No more monkey business

HARARE - Enough of the jubilation. Let’s get down to serious business.

Our new president, Emmerson Mnangagwa, and his administration, have their work cut out.

Mnangagwa inherited a badly damaged economy, which was on the precipice of total collapse. 

The country — once a thriving nation and a shining example in the region — is dogged by myriad challenges.

These include an acute liquidity crisis, high unemployment, depressed aggregate demand and almost nil investor confidence, to mention a few.

Apart from all that, at the hands of long-ruling former president Robert Mugabe, Zimbabwe was now existing and operating in isolation.

It was divorced from the international community.

All those wrongs need to be corrected.

And of great priority is re-engagement and regaining the lost investors and Zimbabweans’ long lost confidence. Zimbabwe remains full of great potential.

While it took many years of bad management, stubbornness, arbitrary decision-making, politicking and ill-advised policies to get to where our economy is, with the right approach, Zimbabwe can be back on track in a couple of years.

But what is crucial in achieving that is for the Mnangagwa administration to be able to speak, accept  and do the right things.

The lack of capacity to speak and accept the truth was a major factor that contributed to Mugabe’s demise.

The 93-year-old was surrounded by yes-men, who fed him lies for self-preservation.

They praised Mugabe by hiding the truth from him.

They suggested and supported policies they knew too well were mere trial and error, only to cause untold suffering to the innocent and defenceless masses.

On the other hand, Mugabe conveniently turned a blind eye to the truth.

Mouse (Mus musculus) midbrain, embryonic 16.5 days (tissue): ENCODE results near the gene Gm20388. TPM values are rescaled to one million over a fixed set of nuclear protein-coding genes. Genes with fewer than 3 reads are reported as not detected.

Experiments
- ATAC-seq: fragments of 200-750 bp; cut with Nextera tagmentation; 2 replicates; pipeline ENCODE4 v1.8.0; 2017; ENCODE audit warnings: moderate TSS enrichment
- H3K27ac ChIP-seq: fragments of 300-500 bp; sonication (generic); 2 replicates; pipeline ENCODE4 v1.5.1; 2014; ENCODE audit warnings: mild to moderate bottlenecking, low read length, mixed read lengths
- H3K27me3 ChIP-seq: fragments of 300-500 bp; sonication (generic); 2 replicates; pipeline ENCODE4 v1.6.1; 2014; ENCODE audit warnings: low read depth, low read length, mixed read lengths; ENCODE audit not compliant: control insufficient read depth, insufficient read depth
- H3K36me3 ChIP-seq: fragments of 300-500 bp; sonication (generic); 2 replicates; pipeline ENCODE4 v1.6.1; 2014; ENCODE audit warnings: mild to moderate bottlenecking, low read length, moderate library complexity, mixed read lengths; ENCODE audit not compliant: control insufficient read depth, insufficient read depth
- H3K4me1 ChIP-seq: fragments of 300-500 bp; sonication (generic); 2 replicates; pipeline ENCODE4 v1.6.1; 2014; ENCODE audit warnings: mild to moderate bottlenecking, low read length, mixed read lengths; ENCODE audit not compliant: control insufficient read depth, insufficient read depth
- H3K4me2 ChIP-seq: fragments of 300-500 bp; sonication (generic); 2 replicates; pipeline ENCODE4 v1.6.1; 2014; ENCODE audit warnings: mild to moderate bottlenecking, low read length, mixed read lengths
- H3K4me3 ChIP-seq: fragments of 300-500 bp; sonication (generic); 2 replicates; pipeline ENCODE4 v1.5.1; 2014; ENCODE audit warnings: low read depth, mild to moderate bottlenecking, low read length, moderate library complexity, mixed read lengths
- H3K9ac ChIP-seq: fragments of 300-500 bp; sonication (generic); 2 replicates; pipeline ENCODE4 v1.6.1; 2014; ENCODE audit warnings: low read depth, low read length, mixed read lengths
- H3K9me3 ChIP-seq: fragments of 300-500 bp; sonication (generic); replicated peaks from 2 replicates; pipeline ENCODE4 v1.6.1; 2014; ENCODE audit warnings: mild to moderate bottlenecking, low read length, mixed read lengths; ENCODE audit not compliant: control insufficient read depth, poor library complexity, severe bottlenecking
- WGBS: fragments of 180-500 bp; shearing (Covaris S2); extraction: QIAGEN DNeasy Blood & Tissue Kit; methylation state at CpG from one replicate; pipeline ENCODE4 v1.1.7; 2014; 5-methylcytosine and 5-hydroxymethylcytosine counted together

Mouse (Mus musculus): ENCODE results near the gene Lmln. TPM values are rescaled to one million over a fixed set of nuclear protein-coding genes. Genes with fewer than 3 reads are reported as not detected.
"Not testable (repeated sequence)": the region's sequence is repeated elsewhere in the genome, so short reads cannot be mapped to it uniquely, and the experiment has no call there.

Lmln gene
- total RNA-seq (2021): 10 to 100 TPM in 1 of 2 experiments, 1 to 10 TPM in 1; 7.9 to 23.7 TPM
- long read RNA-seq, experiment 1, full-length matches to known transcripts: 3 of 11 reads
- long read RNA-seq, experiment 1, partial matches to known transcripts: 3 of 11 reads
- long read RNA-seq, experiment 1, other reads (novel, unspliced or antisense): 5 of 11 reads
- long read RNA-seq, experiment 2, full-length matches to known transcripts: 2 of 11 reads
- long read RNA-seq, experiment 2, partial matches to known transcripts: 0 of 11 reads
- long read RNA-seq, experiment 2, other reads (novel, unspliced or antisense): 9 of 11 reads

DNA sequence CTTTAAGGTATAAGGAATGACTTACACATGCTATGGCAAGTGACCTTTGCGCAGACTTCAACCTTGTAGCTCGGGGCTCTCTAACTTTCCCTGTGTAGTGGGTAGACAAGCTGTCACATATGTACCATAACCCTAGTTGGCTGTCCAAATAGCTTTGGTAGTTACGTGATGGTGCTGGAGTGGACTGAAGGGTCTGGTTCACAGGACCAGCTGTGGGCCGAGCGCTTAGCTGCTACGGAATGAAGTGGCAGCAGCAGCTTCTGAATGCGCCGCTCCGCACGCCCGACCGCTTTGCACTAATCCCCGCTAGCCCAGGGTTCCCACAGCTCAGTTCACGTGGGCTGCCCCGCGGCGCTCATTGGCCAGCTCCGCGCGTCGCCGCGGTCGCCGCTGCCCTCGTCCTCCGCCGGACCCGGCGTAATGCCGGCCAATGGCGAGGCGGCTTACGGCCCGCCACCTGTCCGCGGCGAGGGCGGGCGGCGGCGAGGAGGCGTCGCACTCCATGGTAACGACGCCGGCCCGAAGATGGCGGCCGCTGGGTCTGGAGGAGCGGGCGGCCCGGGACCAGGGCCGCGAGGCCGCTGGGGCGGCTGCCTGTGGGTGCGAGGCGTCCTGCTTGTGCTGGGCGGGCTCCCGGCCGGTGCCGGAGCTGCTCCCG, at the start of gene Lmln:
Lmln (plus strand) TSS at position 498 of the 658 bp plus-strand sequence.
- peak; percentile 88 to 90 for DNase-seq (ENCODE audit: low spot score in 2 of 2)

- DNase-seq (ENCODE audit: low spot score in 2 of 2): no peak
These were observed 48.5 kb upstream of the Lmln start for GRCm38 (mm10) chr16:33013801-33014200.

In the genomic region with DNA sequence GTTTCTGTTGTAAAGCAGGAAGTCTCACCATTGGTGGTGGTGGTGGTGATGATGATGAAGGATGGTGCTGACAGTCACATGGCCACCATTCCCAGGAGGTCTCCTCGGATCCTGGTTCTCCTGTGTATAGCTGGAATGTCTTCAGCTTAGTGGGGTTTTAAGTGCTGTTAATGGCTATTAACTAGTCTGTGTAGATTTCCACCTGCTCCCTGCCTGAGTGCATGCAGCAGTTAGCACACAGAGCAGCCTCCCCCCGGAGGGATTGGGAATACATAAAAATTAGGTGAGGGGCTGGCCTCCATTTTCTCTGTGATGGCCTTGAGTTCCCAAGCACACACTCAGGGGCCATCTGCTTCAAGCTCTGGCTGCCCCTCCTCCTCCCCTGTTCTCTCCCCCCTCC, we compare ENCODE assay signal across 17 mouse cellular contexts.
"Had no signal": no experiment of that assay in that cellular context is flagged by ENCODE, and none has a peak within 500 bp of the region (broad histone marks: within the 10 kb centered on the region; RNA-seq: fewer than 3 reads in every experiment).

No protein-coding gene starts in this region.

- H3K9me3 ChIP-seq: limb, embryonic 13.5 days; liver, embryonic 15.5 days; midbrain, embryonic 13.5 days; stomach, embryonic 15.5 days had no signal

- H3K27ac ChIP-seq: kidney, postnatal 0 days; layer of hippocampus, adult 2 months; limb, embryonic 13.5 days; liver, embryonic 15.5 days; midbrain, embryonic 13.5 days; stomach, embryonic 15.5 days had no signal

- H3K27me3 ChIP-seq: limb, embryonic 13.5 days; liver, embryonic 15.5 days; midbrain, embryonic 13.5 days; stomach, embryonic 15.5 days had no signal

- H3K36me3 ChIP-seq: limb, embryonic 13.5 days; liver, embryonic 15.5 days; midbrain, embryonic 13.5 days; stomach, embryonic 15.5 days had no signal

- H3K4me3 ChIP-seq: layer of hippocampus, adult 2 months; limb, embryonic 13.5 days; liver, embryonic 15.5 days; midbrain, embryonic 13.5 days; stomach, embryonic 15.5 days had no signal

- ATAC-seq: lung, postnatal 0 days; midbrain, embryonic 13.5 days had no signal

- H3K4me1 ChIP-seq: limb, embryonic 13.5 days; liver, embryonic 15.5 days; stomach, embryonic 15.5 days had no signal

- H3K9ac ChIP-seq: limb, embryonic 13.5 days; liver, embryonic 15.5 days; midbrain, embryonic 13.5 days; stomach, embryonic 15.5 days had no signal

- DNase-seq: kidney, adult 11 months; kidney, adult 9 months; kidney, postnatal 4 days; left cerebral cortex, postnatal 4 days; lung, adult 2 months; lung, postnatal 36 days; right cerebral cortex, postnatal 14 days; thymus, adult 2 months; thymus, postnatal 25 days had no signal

Not only did he ignore the truth, he demonised the few who had the courage to bite the bullet and be brutally honest with.

Without mentioning many names, former War Vets minister Tshinga Dube was a casualty of speaking the truth.

Tshinga Dube

Tshinga Dube

That approach was bad. It was grossly unprofessional and very retrogressive.

And Mnangagwa must change that culture.

Good leaders — in society and even in business — lend their subordinates an ear.

Good leaders do not hide their views. While they listen to everyone’s views, they are forthright and honest.

Good leaders do not make judgments and decisions based on grapevine, as had become the norm in the squabbling Zanu PF. No!

Good leaders promote honesty, transparency and integrity.

This speaks to the respect of the rule of law, particularly the respect of property rights.

No leader’s word should turn into law. No one must be above the law.

Creating an environment which fosters open debate and dialogue is the culture and approach we want.

By addressing that, Mr President, you would certainly quite easily regain the lost investor confidence.

Investors will then commit their capital with fear of the uncertainty.

Without belabouring the point, we need to focus on the future, starting today.

There many lessons from the past and in the recent political drama, which we hope many learnt, especially those in the corridors of power.

We all know what got us to where we are as a nation today.

But what is crucial is we — both the ordinary Zimbabweans and the new leadership — have been granted another chance. 

Achieving the Zimbabwe we all yearn for requires the right political climate.

The archaic political arguments of sanctions and all that mantra must be left behind in the dustbins of history. Always remember, the truth can never be harmful. Those few who risked telling Mugabe the truth are today vindicated.